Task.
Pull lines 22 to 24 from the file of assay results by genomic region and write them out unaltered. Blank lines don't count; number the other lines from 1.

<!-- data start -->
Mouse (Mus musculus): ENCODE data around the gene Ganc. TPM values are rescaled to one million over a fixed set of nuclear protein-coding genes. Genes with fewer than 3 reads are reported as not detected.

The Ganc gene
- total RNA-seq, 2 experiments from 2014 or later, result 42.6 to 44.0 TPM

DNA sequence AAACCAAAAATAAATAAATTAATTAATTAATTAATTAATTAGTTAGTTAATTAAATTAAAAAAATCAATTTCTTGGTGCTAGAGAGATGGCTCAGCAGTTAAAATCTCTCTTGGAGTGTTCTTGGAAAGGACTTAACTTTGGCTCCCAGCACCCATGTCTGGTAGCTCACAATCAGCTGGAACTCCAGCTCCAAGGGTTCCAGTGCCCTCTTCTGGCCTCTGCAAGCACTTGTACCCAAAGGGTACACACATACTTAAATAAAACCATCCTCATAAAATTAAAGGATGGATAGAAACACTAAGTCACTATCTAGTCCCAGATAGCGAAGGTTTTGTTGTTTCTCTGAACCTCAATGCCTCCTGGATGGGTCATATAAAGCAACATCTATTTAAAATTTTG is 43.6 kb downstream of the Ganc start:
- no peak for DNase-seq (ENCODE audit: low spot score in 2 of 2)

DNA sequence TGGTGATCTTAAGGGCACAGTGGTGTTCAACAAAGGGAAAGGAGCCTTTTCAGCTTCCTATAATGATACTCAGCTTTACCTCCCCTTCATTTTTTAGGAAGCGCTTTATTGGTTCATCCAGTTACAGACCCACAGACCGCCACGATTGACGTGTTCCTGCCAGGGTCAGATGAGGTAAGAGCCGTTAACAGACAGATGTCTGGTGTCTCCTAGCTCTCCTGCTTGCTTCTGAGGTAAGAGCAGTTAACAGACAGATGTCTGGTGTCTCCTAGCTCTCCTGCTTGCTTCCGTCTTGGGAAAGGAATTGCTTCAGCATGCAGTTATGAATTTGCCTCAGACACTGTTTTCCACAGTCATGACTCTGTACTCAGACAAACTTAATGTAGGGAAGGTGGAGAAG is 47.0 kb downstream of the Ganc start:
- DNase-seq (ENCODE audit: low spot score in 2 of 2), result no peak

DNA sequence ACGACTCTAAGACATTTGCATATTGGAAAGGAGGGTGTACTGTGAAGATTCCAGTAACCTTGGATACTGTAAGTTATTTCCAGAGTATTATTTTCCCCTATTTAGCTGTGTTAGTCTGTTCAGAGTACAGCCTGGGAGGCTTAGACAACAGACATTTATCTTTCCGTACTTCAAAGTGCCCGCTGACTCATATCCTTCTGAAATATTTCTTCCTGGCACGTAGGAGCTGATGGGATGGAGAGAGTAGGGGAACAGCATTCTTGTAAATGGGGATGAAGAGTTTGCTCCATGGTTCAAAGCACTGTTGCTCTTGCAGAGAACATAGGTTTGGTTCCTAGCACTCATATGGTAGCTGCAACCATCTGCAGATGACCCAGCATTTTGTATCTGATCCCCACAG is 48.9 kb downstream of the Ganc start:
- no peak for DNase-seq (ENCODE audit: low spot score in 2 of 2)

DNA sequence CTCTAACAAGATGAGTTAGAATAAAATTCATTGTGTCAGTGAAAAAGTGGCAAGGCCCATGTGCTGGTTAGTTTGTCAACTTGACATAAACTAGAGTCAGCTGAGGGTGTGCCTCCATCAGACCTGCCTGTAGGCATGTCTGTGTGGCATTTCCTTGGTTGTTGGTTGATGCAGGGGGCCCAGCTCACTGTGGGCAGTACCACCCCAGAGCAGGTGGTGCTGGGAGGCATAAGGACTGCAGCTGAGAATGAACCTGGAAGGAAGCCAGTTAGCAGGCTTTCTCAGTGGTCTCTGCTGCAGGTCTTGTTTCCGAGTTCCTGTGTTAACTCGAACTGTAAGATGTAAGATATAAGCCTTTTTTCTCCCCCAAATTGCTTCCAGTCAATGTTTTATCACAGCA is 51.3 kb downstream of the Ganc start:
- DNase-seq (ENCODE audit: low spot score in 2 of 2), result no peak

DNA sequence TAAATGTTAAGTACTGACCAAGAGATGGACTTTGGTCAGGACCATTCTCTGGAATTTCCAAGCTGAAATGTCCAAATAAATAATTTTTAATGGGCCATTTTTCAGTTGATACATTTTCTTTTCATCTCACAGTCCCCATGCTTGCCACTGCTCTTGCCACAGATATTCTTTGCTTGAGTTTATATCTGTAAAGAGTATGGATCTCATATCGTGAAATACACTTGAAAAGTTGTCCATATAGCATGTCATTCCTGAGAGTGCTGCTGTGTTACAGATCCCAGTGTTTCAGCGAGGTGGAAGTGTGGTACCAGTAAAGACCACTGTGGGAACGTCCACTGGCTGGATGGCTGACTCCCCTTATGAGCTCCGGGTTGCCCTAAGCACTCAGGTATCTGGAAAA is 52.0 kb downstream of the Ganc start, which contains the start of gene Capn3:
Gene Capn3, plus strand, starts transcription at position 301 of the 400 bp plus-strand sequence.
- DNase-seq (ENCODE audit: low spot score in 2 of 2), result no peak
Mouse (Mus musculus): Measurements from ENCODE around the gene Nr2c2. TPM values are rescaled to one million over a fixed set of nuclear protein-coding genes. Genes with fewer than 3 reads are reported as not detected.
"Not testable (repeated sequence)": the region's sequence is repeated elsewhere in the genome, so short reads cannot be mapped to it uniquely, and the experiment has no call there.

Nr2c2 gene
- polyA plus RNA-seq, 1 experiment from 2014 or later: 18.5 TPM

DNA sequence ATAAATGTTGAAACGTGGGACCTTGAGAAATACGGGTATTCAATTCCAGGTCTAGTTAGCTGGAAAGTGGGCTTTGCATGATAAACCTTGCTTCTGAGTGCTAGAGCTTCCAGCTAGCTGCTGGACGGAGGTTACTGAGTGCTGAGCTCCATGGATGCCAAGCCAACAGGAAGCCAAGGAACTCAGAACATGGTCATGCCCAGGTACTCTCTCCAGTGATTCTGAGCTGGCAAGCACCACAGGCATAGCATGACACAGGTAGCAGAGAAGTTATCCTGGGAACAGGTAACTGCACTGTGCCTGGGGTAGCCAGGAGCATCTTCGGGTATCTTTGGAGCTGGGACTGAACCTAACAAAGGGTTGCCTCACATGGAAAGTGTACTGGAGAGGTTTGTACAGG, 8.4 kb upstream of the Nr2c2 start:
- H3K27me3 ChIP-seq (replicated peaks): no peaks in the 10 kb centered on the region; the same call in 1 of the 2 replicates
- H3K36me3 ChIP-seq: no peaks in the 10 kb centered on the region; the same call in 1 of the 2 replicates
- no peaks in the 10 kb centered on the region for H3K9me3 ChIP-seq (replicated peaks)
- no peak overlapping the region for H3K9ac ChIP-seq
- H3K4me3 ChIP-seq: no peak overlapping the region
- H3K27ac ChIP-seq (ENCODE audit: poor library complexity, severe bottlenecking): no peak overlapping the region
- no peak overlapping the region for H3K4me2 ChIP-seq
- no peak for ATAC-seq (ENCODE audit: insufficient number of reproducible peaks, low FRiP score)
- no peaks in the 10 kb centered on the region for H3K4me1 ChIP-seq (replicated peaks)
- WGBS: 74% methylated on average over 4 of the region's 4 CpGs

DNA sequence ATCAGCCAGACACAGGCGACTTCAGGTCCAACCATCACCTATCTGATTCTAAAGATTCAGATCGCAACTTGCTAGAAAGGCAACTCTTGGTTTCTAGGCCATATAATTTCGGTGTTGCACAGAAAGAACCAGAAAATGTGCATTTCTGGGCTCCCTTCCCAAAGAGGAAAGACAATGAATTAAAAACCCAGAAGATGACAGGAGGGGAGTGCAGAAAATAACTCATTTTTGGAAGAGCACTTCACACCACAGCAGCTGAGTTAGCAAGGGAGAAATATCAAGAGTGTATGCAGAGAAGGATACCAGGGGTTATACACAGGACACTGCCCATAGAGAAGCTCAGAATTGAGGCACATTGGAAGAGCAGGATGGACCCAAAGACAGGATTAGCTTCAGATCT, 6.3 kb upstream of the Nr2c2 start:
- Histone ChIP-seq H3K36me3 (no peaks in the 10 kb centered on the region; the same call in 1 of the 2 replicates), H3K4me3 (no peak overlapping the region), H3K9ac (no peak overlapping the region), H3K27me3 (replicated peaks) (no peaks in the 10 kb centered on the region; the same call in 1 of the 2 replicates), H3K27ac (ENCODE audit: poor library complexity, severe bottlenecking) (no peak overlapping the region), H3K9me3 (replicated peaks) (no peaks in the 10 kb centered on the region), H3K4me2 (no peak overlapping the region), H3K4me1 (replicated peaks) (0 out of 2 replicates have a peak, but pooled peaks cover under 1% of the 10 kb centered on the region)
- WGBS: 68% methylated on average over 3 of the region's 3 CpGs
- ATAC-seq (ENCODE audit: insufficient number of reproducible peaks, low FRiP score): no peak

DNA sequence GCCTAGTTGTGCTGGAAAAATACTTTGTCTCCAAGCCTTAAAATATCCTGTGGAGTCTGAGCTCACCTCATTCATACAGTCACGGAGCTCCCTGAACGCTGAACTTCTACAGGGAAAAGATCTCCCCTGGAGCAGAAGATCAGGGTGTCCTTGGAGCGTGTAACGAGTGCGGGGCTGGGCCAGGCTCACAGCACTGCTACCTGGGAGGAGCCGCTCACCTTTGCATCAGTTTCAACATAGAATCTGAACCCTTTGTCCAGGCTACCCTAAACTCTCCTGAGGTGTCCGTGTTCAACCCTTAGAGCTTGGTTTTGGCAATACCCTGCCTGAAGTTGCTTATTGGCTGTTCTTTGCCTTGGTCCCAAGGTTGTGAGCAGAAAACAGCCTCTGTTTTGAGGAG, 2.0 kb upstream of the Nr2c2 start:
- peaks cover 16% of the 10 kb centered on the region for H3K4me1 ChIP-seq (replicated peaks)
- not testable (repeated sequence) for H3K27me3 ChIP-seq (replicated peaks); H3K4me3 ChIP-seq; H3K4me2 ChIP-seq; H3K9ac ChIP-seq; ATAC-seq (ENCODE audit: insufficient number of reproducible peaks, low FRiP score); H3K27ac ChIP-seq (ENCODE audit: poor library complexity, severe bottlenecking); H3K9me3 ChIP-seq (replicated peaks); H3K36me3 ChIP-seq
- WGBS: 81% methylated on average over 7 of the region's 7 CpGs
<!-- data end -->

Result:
- no peaks in the 10 kb centered on the region for H3K9me3 ChIP-seq (replicated peaks)
- no peak overlapping the region for H3K9ac ChIP-seq
- H3K4me3 ChIP-seq: no peak overlapping the region